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In The Cut - Mark Ruffalo Q&A



Compiled by: Jack Foley

Q. You are quoted as saying, in the production notes, that the idea of playing this character at first 'scared the hell out of you'?
A.
It did, it scared the hell out of me. I didn't really have any sort of common ground with Malloy in my life; I didn't know how to access that character, really. I mean, I didn't feel it was close to me, or easily available to me, so it proved to be really daunting. So, yes it did scare me.

Q. What I imagine interested you in the character, therefore, is that, on the one hand, he comes across as being course and vulgar, yet on the other hand, he's actually a very tender human being...
A.
That's kind of what was most interesting about him; on the outside, partly just to survive in the job that he does, he has to maintain a certain kind of armour, but inside of him is a whole other person, who has longings, that are outside the realm of his class, or social boundaries.
When I finally did ask Jane why she would cast me in this part, she said because she was interested in my interior work, what I would bring counter to what we would see on the page. That was something we were always working on.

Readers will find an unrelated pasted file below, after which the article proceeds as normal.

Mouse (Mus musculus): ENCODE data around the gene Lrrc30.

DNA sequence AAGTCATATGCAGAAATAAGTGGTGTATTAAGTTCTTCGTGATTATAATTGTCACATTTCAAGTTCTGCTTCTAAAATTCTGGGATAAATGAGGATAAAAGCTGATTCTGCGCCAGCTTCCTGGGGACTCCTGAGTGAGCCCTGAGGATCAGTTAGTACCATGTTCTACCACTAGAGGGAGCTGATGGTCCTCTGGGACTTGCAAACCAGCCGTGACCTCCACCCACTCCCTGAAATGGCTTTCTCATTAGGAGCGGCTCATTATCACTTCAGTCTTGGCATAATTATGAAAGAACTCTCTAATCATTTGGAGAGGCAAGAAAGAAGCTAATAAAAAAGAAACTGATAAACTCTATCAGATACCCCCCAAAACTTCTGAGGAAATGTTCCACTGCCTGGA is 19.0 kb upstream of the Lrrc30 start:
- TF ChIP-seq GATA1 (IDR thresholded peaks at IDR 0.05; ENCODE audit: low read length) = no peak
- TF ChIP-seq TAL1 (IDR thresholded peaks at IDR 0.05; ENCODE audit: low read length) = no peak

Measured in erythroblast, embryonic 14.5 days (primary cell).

Q. Did the moustache come with the character, or was it your decision to grow it? And are you missing it now?
A.
I don't know if you noticed, but I was hiding behind that moustache. We had a big discussion about the moustache. I liked it; it was a cop thing, it really is. One of the producers felt that I didn't look leading man enough, so we were fighting about that. They were going to make me shave my moustache.
But I liked having it.
Adds Jane: For me, having done some research, and seeing just how many detectives had the moustaches, it felt right.

Q. Is there any difference in your perception of your career now, as opposed to a few years back?
A.
I guess the operative word is 'my'. It started to feel a little out of control at one point, before I got ill, and I didn't feel like I was actually in control of it anymore. Now, I feel like the choices I've made are my choices; things that I wanted to do. And I'm enjoying it a lot more than I ever have.

Q. What I thought was a really lovely moment in the film is when Jennifer Jason Leigh's character asks Meg's character if she was happy when she woke up? Are you happy when you wake up?
A.
Yes, I am, because my son comes to bed about 6.30am, and climbs into bed with me. So yeah, I'm generally happy when I wake up.

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